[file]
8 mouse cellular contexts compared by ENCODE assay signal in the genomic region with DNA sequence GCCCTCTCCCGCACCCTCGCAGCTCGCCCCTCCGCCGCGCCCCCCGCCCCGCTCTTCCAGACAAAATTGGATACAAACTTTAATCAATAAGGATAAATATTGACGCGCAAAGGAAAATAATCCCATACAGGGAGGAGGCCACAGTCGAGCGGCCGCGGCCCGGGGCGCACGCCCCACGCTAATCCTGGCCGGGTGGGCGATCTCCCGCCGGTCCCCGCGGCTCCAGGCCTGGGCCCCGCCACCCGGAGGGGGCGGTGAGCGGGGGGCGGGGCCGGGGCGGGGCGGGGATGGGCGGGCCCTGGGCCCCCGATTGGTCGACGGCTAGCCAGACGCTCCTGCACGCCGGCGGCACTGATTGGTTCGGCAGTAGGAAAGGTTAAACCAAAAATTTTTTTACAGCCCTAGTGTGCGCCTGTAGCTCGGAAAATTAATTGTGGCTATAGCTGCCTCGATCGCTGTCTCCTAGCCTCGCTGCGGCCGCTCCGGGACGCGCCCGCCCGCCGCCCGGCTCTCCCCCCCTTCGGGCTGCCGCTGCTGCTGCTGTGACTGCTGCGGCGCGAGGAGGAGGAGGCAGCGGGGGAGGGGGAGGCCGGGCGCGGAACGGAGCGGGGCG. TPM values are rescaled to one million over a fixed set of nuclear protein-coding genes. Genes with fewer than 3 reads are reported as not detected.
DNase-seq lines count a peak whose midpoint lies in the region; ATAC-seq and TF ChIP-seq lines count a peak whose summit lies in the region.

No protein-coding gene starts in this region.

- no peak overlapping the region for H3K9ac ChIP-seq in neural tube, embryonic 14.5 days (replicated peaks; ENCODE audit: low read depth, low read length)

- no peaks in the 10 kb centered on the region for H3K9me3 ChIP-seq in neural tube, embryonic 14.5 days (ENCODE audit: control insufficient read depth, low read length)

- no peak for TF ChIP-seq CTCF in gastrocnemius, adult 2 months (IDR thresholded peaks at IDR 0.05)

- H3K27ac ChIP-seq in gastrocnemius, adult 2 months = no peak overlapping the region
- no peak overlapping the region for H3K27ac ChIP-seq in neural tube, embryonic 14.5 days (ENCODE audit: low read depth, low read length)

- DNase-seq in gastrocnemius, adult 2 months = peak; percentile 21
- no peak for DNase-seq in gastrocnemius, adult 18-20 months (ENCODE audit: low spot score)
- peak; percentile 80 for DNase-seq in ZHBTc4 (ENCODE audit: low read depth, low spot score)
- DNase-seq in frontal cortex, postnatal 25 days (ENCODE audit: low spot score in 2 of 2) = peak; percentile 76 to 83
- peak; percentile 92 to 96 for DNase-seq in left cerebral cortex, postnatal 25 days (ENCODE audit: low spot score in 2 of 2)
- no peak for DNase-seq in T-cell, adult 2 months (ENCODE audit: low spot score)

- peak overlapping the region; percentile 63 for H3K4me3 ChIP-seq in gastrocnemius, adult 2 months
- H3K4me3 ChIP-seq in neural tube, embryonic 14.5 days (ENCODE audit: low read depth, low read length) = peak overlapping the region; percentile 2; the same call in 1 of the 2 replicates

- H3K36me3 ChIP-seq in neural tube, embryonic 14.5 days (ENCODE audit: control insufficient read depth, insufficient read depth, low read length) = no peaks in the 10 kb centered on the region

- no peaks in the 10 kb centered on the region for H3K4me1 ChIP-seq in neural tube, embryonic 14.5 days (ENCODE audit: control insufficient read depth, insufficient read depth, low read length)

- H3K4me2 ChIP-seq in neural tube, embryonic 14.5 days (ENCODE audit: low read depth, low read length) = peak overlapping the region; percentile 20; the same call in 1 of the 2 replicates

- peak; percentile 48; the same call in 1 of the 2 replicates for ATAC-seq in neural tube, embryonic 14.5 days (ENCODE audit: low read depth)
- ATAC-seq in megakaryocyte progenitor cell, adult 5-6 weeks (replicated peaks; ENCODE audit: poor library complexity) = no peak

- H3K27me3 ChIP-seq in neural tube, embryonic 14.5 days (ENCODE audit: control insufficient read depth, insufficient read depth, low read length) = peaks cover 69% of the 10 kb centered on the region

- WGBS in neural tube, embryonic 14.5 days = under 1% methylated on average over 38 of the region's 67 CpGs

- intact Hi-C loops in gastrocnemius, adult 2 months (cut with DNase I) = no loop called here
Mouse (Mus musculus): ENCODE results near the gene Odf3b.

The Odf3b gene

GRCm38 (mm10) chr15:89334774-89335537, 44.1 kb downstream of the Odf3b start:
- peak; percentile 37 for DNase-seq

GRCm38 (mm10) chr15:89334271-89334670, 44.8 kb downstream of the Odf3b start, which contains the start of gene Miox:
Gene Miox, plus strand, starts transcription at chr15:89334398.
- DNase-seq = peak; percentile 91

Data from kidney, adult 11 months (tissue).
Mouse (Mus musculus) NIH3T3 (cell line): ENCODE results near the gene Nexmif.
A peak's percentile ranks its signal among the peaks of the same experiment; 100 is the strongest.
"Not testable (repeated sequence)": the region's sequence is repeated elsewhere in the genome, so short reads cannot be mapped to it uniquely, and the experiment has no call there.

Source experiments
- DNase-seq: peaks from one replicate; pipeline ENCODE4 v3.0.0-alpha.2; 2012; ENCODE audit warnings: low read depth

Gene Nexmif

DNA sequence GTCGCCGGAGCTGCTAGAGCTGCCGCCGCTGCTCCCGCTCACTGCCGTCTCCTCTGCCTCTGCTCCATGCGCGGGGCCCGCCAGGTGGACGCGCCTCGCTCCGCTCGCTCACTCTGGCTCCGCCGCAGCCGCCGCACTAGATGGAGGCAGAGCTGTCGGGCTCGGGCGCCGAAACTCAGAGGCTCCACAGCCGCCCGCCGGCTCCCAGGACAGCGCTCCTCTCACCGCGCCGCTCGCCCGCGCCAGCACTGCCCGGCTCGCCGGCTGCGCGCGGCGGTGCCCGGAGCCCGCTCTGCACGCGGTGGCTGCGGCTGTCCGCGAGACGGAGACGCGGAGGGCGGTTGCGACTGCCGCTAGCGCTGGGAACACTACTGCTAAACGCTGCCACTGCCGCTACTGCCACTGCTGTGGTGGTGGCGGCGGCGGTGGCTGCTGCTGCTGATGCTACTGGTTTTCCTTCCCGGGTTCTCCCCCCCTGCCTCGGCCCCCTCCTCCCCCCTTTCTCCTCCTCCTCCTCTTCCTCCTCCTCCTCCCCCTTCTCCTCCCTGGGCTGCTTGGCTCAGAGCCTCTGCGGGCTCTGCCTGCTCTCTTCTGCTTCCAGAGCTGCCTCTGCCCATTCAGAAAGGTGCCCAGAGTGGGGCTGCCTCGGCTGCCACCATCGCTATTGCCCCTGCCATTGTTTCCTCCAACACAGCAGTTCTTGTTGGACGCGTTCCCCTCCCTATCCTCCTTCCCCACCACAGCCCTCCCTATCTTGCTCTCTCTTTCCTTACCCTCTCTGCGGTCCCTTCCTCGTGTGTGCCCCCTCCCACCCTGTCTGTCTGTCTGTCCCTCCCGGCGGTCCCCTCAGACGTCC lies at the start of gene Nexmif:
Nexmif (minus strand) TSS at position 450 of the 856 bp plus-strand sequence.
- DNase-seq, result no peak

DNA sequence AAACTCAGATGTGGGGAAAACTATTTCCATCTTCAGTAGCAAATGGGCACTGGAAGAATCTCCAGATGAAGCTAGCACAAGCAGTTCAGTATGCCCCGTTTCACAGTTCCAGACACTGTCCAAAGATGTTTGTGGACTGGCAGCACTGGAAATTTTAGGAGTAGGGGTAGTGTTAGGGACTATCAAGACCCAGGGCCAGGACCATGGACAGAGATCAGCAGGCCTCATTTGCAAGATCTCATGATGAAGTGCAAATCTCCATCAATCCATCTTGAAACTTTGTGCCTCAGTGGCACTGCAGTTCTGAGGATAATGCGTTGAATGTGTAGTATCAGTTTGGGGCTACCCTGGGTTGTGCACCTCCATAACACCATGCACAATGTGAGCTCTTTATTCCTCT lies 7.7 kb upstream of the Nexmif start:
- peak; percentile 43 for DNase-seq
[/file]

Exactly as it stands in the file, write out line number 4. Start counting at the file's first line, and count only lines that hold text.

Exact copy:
- no peak overlapping the region for H3K9ac ChIP-seq in neural tube, embryonic 14.5 days (replicated peaks; ENCODE audit: low read depth, low read length)